Size matters: Small force sensors reveal big information

Recently, I wrote a blog in the Journal of Physics D: Applied Physics about my own published review. I would recommend all scientists to find such opportunities (many publishers offer these) for informally describing your own work. After all, you know your work the best!

JPhys+

Biological cells have a wide range of complex functions, and a number of these are driven by tiny, molecularly generated forces acting within the cell. We asked Dr. Meenakshi Prabhune to talk to us about the latest tools for measuring these tiny forces; read on to find out what she had to say. If you would like to learn more, you can find Dr. Prabhune’s latest review “Molecular force sensors to measure stress in cells“, published recently in JPhysD, available now on IOPscience.

Forces are involved in several processes in cells. Pulling apart the spindle fibers during cell division requires forces, as does pushing the cell forward during migration. Forces acting on the components involved in any process span a large range. For instance, cells play tug-of-war to simply coexist with the neighboring cells in the tissues, exerting hundreds of nanonewtons forces on one another.  If we…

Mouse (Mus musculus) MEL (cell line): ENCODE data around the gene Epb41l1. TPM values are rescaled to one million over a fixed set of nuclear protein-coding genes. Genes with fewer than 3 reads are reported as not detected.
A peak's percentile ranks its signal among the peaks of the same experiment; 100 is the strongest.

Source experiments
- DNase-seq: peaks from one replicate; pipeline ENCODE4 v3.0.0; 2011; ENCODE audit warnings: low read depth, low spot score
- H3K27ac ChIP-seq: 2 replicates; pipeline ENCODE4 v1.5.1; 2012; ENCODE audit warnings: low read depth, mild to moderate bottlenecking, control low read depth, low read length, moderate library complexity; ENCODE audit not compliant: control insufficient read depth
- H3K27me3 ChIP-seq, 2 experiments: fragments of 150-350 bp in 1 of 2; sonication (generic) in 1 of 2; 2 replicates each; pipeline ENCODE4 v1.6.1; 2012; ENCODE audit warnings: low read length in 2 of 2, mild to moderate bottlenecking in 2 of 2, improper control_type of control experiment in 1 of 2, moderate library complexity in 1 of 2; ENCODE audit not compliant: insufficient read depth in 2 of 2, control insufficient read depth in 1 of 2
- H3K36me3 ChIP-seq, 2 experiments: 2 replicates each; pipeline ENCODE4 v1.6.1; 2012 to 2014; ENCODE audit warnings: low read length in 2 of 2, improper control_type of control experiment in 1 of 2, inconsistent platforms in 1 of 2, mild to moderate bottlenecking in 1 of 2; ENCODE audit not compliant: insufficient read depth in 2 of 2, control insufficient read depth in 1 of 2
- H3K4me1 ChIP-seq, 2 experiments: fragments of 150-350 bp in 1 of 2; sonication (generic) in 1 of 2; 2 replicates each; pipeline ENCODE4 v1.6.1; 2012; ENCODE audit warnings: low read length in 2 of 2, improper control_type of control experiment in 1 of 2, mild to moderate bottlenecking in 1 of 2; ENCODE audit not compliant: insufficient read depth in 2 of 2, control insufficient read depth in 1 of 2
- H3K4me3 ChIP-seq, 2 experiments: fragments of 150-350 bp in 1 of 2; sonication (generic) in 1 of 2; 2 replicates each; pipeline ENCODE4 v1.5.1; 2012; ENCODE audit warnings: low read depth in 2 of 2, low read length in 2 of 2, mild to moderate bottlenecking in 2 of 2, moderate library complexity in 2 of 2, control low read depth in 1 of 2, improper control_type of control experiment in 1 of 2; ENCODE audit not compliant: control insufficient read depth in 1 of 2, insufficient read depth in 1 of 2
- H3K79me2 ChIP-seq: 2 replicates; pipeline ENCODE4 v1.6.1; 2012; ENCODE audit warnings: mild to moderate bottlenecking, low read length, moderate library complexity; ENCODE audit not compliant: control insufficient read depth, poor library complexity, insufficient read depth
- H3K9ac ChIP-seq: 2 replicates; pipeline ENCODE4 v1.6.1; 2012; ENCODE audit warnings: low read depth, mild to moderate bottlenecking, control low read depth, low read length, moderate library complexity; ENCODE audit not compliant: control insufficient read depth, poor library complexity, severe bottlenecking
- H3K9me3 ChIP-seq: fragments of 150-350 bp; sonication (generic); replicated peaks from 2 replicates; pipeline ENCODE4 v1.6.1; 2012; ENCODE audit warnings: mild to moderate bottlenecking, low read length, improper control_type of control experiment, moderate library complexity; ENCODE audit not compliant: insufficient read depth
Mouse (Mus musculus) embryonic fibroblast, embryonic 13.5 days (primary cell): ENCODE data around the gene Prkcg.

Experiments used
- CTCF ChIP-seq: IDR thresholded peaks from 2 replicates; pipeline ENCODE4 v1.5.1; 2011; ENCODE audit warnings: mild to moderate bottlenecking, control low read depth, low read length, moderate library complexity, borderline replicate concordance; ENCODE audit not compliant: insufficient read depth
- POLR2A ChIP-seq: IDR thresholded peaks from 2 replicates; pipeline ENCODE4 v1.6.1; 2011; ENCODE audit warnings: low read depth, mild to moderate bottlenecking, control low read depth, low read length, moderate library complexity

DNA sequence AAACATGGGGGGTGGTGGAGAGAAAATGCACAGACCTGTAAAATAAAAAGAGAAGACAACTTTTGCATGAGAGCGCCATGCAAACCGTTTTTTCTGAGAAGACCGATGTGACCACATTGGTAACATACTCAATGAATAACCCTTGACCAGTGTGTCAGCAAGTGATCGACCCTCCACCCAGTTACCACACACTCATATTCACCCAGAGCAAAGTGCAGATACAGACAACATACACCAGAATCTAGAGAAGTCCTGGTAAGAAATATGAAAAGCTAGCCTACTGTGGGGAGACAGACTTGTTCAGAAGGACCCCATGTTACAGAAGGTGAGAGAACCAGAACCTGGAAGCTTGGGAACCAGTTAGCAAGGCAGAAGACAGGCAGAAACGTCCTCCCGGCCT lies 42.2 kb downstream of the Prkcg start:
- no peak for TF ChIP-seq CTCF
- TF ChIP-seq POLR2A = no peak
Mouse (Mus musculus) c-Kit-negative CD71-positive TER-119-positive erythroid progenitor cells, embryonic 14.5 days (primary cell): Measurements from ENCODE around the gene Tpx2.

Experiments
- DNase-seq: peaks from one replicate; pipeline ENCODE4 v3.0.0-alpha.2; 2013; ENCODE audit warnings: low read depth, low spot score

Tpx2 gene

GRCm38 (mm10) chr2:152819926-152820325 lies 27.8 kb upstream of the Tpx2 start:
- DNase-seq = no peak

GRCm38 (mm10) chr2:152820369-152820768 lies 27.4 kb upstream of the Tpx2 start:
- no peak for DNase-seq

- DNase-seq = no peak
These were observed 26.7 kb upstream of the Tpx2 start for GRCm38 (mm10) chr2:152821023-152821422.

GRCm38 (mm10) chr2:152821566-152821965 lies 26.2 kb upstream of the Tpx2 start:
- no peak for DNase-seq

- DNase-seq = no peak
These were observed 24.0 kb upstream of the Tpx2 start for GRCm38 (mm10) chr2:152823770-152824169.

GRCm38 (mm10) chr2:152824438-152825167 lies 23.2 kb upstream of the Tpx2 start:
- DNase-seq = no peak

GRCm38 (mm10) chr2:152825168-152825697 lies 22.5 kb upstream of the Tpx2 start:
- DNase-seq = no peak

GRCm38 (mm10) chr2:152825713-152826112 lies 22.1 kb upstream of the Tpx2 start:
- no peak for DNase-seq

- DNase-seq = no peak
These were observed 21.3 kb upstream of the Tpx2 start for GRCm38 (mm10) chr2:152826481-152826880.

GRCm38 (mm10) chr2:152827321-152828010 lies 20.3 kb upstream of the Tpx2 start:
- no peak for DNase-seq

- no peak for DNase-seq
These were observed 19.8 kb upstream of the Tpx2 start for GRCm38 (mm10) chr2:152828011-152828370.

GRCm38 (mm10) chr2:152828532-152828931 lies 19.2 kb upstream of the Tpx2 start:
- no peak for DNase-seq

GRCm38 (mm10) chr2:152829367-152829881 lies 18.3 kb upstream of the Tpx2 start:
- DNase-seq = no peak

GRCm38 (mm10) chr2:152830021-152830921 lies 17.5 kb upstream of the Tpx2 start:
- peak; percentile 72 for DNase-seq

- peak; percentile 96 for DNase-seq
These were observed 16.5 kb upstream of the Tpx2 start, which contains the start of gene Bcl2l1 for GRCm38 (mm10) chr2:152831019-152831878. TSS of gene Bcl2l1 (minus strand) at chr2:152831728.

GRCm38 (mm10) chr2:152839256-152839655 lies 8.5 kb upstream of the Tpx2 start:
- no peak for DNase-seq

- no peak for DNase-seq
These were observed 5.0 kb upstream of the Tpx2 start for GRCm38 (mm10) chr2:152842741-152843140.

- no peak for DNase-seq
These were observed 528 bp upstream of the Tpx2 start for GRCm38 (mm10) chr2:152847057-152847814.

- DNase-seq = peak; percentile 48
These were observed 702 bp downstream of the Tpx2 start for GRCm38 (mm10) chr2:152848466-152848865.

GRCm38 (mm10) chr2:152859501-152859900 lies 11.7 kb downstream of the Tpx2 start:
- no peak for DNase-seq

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3 thoughts on “Size matters: Small force sensors reveal big information

  1. Great reading Dr. Minu !!
    How technology has progressed ! Glad to learn the process of measuring motion and stress within cells ,,although it’ seems complicated fr laymen like me!!
    I would’nt be surprised if in future even the cells in humans can be manipulated ,, if not already acheived ¡
    Keep up the good work

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    1. Thank you! Yes, technology is progressing quite fast. Currently, a gene editing technique is being tried out in animals.. maybe in future it might work in humans as therapy. but that’s not very soon 🙂

      Like

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